Sully: Quietly, Ryan Theriot had an excellent 2008. If he's the worst player in the lineup, it's in all likelihood going to be on a good team.
AVG OBP SLG Soriano, A. .277 .333 .518 Braun, R. .299 .352 .579 Lee, C. .293 .350 .515 Rasmus, C. .244 .325 .412 Hopper, N. .288 .338 .355 Morgan, N. .277 .330 .362
Jeremy: Alfonso Soriano and Ryan Braun are actually somewhat similar players. They started out as atrocious infielders but gained a great amount of value when they moved to left. They’re both power/speed threats. And out of all left-fielders, they ranked 2nd and 3rd in swing rate on pitches outside the strike zone, behind the hacktastic Delmon Young.
Rich: Kudos to the Brewers for moving Braun off the hot corner last year. He went from being the worst-fielding third baseman in the majors to a decent left fielder with the potential of becoming a plus defensive player due to his athleticism.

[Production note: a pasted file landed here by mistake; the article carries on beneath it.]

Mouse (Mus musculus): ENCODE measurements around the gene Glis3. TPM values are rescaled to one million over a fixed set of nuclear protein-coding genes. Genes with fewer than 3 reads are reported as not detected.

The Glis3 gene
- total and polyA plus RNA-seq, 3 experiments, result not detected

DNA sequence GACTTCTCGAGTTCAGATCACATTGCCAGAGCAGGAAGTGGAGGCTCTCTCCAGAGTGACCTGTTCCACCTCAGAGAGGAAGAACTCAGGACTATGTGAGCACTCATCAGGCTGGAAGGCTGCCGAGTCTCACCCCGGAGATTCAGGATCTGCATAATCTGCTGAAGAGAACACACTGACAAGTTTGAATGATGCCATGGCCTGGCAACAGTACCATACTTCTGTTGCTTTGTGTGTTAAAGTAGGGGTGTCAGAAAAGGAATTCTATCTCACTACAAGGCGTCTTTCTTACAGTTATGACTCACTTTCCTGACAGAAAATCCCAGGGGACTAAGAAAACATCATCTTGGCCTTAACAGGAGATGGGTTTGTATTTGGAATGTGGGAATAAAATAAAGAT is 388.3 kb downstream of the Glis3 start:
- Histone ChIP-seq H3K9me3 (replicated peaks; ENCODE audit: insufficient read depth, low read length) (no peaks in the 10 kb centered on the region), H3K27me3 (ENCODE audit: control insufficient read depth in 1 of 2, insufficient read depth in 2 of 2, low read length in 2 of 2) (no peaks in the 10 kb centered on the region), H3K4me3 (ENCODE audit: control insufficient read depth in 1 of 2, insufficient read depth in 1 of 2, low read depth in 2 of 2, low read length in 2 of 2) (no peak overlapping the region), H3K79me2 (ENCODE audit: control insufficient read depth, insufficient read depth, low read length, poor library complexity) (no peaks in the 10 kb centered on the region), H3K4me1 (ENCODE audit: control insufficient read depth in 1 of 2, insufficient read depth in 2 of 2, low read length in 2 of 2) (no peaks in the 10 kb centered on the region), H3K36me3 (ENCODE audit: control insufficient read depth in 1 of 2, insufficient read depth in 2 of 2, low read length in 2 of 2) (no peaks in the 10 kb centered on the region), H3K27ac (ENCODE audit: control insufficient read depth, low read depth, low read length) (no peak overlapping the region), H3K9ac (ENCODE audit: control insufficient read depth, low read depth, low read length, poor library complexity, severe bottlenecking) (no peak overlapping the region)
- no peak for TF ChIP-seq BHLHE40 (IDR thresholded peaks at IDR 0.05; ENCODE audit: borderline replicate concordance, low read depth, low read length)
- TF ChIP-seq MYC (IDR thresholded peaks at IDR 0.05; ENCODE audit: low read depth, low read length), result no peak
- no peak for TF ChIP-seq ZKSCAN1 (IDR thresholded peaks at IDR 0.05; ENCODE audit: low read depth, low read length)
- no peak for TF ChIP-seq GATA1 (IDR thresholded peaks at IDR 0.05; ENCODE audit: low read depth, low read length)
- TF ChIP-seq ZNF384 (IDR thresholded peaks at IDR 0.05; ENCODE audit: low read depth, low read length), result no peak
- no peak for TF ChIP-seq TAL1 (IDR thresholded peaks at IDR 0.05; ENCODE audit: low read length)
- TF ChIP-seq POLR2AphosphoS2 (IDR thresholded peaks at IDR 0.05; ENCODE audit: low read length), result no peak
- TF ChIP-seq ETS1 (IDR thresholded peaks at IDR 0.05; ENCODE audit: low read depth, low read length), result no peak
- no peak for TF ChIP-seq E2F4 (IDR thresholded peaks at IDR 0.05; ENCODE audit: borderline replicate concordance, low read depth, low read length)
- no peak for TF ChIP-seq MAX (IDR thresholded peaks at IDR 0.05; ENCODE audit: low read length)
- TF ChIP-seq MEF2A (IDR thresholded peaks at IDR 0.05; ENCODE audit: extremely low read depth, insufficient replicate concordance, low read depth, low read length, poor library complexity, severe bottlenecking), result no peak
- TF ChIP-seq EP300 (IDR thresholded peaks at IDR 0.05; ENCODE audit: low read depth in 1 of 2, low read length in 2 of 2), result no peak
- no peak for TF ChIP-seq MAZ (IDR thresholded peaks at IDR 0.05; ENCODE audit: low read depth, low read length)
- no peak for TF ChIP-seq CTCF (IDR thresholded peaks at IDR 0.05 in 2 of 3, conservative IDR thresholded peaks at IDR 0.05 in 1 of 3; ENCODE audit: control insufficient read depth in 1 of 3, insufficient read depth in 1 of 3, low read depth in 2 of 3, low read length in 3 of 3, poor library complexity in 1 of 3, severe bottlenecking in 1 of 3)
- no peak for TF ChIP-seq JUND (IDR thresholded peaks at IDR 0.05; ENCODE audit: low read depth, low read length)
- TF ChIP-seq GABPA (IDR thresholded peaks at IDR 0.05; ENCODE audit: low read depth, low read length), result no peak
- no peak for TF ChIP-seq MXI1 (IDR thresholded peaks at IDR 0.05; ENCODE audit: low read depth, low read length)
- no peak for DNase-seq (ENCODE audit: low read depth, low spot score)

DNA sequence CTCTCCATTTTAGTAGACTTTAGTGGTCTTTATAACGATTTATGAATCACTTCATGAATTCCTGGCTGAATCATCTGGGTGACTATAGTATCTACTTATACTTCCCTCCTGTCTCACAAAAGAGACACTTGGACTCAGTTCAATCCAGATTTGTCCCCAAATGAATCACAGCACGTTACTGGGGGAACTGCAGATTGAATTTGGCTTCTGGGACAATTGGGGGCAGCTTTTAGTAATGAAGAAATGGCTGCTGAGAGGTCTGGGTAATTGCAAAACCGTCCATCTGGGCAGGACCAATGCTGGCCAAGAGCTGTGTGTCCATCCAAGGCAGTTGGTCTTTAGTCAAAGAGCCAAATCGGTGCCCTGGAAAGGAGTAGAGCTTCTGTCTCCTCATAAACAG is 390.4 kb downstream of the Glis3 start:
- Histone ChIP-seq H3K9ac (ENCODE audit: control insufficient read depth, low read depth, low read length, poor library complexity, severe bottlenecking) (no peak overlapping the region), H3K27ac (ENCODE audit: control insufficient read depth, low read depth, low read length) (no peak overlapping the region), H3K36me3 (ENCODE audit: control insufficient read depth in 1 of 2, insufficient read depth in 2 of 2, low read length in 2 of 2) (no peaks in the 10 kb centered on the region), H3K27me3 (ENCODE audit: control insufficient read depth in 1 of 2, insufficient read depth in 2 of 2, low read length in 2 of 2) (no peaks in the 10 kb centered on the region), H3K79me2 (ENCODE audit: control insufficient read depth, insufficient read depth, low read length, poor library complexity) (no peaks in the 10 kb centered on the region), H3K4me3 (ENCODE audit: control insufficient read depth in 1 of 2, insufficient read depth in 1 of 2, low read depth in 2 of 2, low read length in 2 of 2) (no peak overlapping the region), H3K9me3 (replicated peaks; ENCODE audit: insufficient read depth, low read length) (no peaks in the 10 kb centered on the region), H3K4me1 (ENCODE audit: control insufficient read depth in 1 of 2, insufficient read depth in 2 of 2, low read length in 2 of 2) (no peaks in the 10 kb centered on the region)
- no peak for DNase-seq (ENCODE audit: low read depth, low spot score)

Sully: It's the "have's" and the "have not's" for left field in the NL Central. Half the division trots an excellent left fielder out there everyday and half the division will in all likelihood be giving back runs to their opposition in left.
AVG OBP SLG Johnson, R. .279 .343 .401 Cameron, M. .243 .330 .442 Bourn, M. .248 .314 .336 Ankiel, R. .260 .322 .492 Taveras, W. .271 .325 .332 McLouth, N. .268 .345 .460
Jeremy: The Cardinals have some great upside in each of their outfielders. Colby Rasmus is a top-five prospect, Rick Ankiel has some of the best raw power and one of the best arms in the game, and Ryan Ludwick just demonstrated how awesome he can be if all the pieces fall into place. Of course, it’s doubtful all three of them pan out this year.